Fate of Atlantis was released on several platforms, with versions for MS-DOS, Amiga, Macintosh, and FM Towns. As you can imagine, releasing the game on several gaming platforms ensured its best-seller status, selling over a 1 million copies (with the obvious caveat that the game was also good).  Fate of Atlantis was not only a hit among the buying public – it garnered many accolades among game critics, including “Best Adventure Game of the Year”  by Computer Game Review, a solid 90% game review from Amiga Power, and was even named #93 in the 150 Best Games of All Time list in 1996 by Computer Gaming World (CGW).

Indy swinging into action in Fate of Atlantis.

Ultimately, all the awards and positive reviews are meaningless if they don’t convince you to play the game – and enjoy it.  Yes, the graphics are dated compared to today’s 3-D visual masterpieces with photo-realistic images, but if you’re a retrogamer, the graphics aren’t your chief concern, the gameplay is.  And Fate of Atlantis delivers great gameplay with a professionally written story that immerses you into what could have easily been the fourth Indiana Jones movie script.  Indiana Jones and the Fate of Atlantis is highly recommended, and clearly deserving of its Game of the Week honor!

Retro Game of the Week: Ascendancy (1995)

Some games are released and gain an instant cult following, yet do not find a larger audience with the larger PC gamer market.  Sometimes they are too quirky.  Sometimes the game’s instructions are confusing, and require a great deal of experimentation to learn and understand.  Sometimes the genre is experiencing market oversaturation, and no matter how good the game is, people are too tired of playing that kind of game.  Whatever the reason, great games have been released that did not find more than a toehold in the gamerverse, and disappeared into the mists of gaming history.  Ascendancy, released by The Logic Factory in 1995, was one such game.

Cover art for the 1995 PC game, Ascendancy.

Ascendancy was a turn-based strategy game set in a sci-fi universe, and gave the player several species options to choose from – 21 in all.  (Interestingly, Humans were not included as one of those races. )  Each species had its strengths and weaknesses, advantages and disadvantages.   For instance, some races were better negotiators, some better scientists, some better weapon makers, some better at defending their turf, and some better at invasion.  How soon you met these other species depended on how dense of star cluster you chose at the beginning of the game.  The denser the cluster, the more planets existed, and more star lanes connecting them.  Those star lanes were the key to victory, as could be controlled by a particular alien race, and that control could vary as systems were conquered.  For even more variety, the computer randomized your opponents, which meant never knowing exactly what you faced; the game was different every time you played it.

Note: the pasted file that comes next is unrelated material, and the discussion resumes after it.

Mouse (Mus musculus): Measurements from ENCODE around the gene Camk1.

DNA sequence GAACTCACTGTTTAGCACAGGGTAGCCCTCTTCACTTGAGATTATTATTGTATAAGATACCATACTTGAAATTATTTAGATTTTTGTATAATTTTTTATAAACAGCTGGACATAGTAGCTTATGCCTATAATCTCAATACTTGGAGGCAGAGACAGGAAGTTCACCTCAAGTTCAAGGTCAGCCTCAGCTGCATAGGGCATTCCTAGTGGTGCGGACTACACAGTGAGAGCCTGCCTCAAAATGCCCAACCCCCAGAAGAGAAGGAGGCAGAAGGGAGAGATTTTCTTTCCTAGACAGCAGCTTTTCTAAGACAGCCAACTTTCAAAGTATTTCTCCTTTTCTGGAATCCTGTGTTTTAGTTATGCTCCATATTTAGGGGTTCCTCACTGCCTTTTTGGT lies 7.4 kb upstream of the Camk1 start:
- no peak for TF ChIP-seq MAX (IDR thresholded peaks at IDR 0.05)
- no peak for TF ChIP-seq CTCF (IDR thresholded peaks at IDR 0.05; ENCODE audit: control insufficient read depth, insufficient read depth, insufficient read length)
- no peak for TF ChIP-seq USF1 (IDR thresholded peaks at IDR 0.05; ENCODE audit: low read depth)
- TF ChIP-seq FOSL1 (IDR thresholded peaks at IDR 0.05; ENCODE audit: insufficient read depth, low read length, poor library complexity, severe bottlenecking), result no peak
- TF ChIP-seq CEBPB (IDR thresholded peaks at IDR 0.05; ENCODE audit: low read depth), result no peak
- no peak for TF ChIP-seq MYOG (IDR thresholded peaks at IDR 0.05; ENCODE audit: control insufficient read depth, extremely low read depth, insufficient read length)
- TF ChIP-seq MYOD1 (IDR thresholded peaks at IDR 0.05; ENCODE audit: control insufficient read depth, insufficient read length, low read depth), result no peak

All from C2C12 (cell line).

Title screen for the 1995 PC game, Ascendancy.

An interesting feature of Ascendancy was the Tech Tree, which was a three-dimensional representation of the scientific advances that were available to the alien race.  As each discovery was made, new paths – branches – were opened for development.  The Logic Factory outdid itself with the names of the techno-advancements, with such titles as Tonklin Diary (which allows for Tonklin Frequency Analyzers) or Spacetime Surfing (which allows for Star Lane Drives) or Gravity Control (which allows for Quantum Singularity Launchers) or Momentum Deconservation (which allows for Concussion Shields), and so on.  Of course, you could jumpstart your research by locating and searching through alien ruins on the planets your fleet visited for lost technology, which was yet another random variable that made Ascendancy both ever-changing and immanently replayable.

Choose your race in Ascendancy

Ascendancy was a wonderful game with a huge flaw: the AI.  Although casual gamers enjoyed the game’s challenge, more advanced gamers found the AI to be weak and easily mastered.  The Logic Factory responded by issuing a patch which greatly enhanced the game’s AI, but in 1995 few people were on the Internet, so the patch never found widespread release.   For those itching to play the original Ascendancy with the Antagonizer patch, here it is: ANTAGONIZER and README.

Planetary screen in Ascendancy

As could be expected in any multi-civilization strategy game, Ascendancy included a robust diplomacy element.  As new species discovered your existence, their attitudes and responses were influenced by how you reacted to them.  Peace treaties, hostilities, technology exchanges, invitations to join in current conflicts were examples of some of the outcomes resulting from an exchange of diplomatic pleasantries.  As in real life, species who considered you weak would make broader demands and reject overtures; species who considered you strong worked on making you their best friend.